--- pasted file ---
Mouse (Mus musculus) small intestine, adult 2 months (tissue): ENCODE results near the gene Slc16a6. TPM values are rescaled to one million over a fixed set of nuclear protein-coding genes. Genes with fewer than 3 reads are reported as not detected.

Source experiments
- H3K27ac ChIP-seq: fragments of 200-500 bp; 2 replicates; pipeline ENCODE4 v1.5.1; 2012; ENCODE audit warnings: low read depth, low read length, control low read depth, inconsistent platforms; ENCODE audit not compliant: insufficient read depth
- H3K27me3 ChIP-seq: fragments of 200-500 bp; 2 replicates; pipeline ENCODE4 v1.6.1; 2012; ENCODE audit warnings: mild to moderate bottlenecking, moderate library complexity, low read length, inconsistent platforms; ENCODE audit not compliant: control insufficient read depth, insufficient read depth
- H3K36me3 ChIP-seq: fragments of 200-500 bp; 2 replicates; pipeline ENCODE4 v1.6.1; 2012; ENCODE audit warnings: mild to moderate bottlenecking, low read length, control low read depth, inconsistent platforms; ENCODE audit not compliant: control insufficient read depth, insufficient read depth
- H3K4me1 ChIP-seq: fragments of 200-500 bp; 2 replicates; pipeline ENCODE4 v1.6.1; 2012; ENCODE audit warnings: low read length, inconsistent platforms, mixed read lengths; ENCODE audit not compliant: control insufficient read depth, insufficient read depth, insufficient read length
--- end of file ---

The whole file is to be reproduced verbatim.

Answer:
Mouse (Mus musculus) small intestine, adult 2 months (tissue): ENCODE results near the gene Slc16a6. TPM values are rescaled to one million over a fixed set of nuclear protein-coding genes. Genes with fewer than 3 reads are reported as not detected.

Source experiments
- H3K27ac ChIP-seq: fragments of 200-500 bp; 2 replicates; pipeline ENCODE4 v1.5.1; 2012; ENCODE audit warnings: low read depth, low read length, control low read depth, inconsistent platforms; ENCODE audit not compliant: insufficient read depth
- H3K27me3 ChIP-seq: fragments of 200-500 bp; 2 replicates; pipeline ENCODE4 v1.6.1; 2012; ENCODE audit warnings: mild to moderate bottlenecking, moderate library complexity, low read length, inconsistent platforms; ENCODE audit not compliant: control insufficient read depth, insufficient read depth
- H3K36me3 ChIP-seq: fragments of 200-500 bp; 2 replicates; pipeline ENCODE4 v1.6.1; 2012; ENCODE audit warnings: mild to moderate bottlenecking, low read length, control low read depth, inconsistent platforms; ENCODE audit not compliant: control insufficient read depth, insufficient read depth
- H3K4me1 ChIP-seq: fragments of 200-500 bp; 2 replicates; pipeline ENCODE4 v1.6.1; 2012; ENCODE audit warnings: low read length, inconsistent platforms, mixed read lengths; ENCODE audit not compliant: control insufficient read depth, insufficient read depth, insufficient read length